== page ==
By Jim Cooperman –

The arrival of the new decade that finally has a familiar ring provides an opportunity to reflect on the previous one, make predictions about the upcoming one, and compare it to its namesake: The Roaring Twenties. No doubt it will be as roaring as the last one, but more likely the roar will not be coming from the wild dance parties; instead it will emanate from wildfires, intense storms, rising social upheavals, and yet more wars.

This large fir tree was one of many that shattered from the pressure of too much wet snow and wind at the beginning of January, the start of the new Roaring Twenties. Photo: Jim Cooperman

With so many countries now run by leaders seemingly populist—but increasingly authoritarian and in cahoots with the greedy elites—it is likely at some point citizens will rebel when they see themselves increasingly marginalized. As climate change impacts more people, it is inevitable that the public opinion tide will turn with Greta Thunberg’s movement gaining support and influence.

What is too often missing in any article about climate change is the true nature of the problem that all predictions call for exponential growth. We are witnessing the exponential growth of most impacts already, including glacier loss, wildfires, ocean acidification, and intense, unpredictable storms. There is little doubt that the upcoming decade will be much warmer, which could provoke a tipping point in public opinion towards greater uncertainty about the future and greater distrust of status quo governments.

It has been an ominous start to the new decade with fires devastating Australia, a Mideast assassination, and a major health crisis. Here in much of B.C., at the beginning of January, an unprecedented, climate-change-fuelled storm combined massive amounts of heavy, wet snow with strong winds to result in thousands of trees either snapped in half or fully down. As a result, many homes experienced a power outage, while some were without power for up to four days.

The impacts from the new year’s “snowmegeddon” will be felt far into the year, as many hiking and cross-country skiing trails are crisscrossed with hundreds of trees. The downed trees can also attract fir bark beetles, whose populations can then expand into the standing forests.

With record amounts of snow, the possibility of flooding in the spring increases. As well, if warm weather arrives early and is accompanied by heavy rains, there will be more slides and other erosion events as we have already seen too often in the province.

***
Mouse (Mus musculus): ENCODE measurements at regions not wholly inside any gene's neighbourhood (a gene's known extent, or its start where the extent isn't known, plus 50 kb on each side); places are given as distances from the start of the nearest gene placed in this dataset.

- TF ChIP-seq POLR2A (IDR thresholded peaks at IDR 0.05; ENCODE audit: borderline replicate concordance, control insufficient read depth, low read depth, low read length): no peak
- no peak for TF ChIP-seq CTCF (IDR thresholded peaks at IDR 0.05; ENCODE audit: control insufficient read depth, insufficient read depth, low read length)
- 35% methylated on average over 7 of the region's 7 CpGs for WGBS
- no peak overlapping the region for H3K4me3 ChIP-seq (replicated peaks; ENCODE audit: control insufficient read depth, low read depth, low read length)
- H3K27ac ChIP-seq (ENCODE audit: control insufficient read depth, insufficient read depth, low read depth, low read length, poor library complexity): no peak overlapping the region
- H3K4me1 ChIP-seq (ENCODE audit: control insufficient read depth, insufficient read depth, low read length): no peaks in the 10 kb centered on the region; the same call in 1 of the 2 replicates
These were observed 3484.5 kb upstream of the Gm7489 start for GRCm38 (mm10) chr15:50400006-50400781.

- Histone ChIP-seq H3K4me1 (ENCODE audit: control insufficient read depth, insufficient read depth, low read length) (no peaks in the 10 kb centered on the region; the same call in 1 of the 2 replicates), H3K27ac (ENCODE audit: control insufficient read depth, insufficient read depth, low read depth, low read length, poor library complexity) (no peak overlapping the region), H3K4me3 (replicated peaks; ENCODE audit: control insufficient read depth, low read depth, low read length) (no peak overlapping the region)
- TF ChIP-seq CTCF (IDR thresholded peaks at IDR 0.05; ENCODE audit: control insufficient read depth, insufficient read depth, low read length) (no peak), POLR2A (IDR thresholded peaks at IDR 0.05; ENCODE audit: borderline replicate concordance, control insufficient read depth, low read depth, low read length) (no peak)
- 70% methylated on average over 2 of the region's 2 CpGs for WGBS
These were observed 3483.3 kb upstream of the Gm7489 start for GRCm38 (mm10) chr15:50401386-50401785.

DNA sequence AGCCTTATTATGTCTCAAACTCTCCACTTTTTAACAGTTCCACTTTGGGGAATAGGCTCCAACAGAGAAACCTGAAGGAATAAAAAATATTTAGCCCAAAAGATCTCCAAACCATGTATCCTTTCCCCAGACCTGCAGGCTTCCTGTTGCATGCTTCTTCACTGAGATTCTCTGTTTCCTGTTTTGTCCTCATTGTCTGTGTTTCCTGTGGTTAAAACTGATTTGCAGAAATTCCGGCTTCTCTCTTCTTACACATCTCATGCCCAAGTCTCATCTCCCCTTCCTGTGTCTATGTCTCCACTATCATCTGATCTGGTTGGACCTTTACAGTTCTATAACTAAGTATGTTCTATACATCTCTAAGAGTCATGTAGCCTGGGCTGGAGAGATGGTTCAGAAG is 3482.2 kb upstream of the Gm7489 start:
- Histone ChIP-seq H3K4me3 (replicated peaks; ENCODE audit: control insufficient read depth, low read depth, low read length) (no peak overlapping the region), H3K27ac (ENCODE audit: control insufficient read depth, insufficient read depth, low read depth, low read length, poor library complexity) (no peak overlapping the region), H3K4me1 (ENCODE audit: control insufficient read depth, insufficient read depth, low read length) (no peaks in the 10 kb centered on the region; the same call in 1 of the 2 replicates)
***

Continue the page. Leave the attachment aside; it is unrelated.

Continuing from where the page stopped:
We have passed the point of no return when it comes to climate change. The tipping points are kicking in, as methane, which is 70 times stronger than CO2 in warming the planet, is escaping from the warming arctic and leaking from all the fracking sites. Forest fires are releasing more CO2 and are covering glaciers with ash, causing them to melt faster. When the sea ice is gone, the oceans warm faster and the ice melts faster.

Despite all the global efforts and climate change confabs, the levels of CO2 continue to increase. There is a 40-year time lag between the release of CO2 and the resulting warming, due to the delay in the ocean heating. Thus, even if we stopped emitting CO2 tomorrow, the temperatures would continue to rise for at least another 40 years.

While it is critical that citizens demand action to mitigate climate change, it is obvious that we need to address the need for adaptation. Wildfire is the biggest threat in B.C., and the government needs to invest more money into removing forest fuel around communities. More effort should be directed to food security—Canada cannot depend on imported food in the future because climate change will likely impact southern food growing regions.

The fires in Australia should be a wake-up call and prompt immediate action to reduce emissions and prepare for an uncertain future. By the end of this decade, I predict the major concern for most people on the planet will be survival.

At best, we can begin the decade with our fingers crossed with the hope that one of the best places in the world to live will continue to remain green and viable. -GG

Jim Cooperman was a forest activist with the BC Environmental Network during the 1990s. He now focuses on local issues in the Shuswap, where he has lived for 50 years. His bioregional book, Everything Shuswap, is a local bestseller.

The amount of carbon dioxide in the atmosphere has a strong correlation with rising temperatures. Global temperature anomalies averaged and adjusted to early industrial baseline (1880-1910) Source: NASA GISS, NOAA NCEI, ESRL

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